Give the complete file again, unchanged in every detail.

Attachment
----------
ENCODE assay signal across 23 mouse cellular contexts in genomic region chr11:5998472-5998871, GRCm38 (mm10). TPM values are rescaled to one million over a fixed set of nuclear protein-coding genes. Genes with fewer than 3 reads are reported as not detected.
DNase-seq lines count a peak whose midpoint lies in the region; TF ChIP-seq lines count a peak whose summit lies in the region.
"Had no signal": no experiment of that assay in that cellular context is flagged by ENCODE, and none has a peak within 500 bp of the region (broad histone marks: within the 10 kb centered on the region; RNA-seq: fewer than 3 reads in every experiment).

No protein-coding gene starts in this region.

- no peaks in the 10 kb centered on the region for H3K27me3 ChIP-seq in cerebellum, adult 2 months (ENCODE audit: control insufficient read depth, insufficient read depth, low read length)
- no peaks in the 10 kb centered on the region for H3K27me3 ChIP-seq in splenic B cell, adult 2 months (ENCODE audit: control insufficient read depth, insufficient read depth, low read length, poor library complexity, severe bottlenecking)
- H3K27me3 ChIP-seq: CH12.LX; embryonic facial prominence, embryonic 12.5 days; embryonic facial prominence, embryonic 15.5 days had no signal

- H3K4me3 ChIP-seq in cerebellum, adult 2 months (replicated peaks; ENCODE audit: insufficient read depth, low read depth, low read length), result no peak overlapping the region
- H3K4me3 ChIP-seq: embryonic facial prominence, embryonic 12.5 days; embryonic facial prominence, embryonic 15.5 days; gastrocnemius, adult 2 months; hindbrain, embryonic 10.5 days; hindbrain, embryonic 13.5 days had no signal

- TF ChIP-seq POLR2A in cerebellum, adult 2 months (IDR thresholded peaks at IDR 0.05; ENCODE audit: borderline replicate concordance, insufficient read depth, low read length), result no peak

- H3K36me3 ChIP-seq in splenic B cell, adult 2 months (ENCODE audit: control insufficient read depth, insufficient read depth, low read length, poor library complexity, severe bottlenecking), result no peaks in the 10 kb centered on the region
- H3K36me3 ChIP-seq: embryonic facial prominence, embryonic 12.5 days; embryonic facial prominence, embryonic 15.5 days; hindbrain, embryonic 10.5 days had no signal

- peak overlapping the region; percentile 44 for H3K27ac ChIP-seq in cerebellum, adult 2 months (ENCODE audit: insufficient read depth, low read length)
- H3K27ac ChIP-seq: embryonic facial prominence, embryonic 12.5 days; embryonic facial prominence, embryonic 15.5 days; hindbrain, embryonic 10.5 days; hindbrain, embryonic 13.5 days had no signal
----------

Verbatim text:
ENCODE assay signal across 23 mouse cellular contexts in genomic region chr11:5998472-5998871, GRCm38 (mm10). TPM values are rescaled to one million over a fixed set of nuclear protein-coding genes. Genes with fewer than 3 reads are reported as not detected.
DNase-seq lines count a peak whose midpoint lies in the region; TF ChIP-seq lines count a peak whose summit lies in the region.
"Had no signal": no experiment of that assay in that cellular context is flagged by ENCODE, and none has a peak within 500 bp of the region (broad histone marks: within the 10 kb centered on the region; RNA-seq: fewer than 3 reads in every experiment).

No protein-coding gene starts in this region.

- no peaks in the 10 kb centered on the region for H3K27me3 ChIP-seq in cerebellum, adult 2 months (ENCODE audit: control insufficient read depth, insufficient read depth, low read length)
- no peaks in the 10 kb centered on the region for H3K27me3 ChIP-seq in splenic B cell, adult 2 months (ENCODE audit: control insufficient read depth, insufficient read depth, low read length, poor library complexity, severe bottlenecking)
- H3K27me3 ChIP-seq: CH12.LX; embryonic facial prominence, embryonic 12.5 days; embryonic facial prominence, embryonic 15.5 days had no signal

- H3K4me3 ChIP-seq in cerebellum, adult 2 months (replicated peaks; ENCODE audit: insufficient read depth, low read depth, low read length), result no peak overlapping the region
- H3K4me3 ChIP-seq: embryonic facial prominence, embryonic 12.5 days; embryonic facial prominence, embryonic 15.5 days; gastrocnemius, adult 2 months; hindbrain, embryonic 10.5 days; hindbrain, embryonic 13.5 days had no signal

- TF ChIP-seq POLR2A in cerebellum, adult 2 months (IDR thresholded peaks at IDR 0.05; ENCODE audit: borderline replicate concordance, insufficient read depth, low read length), result no peak

- H3K36me3 ChIP-seq in splenic B cell, adult 2 months (ENCODE audit: control insufficient read depth, insufficient read depth, low read length, poor library complexity, severe bottlenecking), result no peaks in the 10 kb centered on the region
- H3K36me3 ChIP-seq: embryonic facial prominence, embryonic 12.5 days; embryonic facial prominence, embryonic 15.5 days; hindbrain, embryonic 10.5 days had no signal

- peak overlapping the region; percentile 44 for H3K27ac ChIP-seq in cerebellum, adult 2 months (ENCODE audit: insufficient read depth, low read length)
- H3K27ac ChIP-seq: embryonic facial prominence, embryonic 12.5 days; embryonic facial prominence, embryonic 15.5 days; hindbrain, embryonic 10.5 days; hindbrain, embryonic 13.5 days had no signal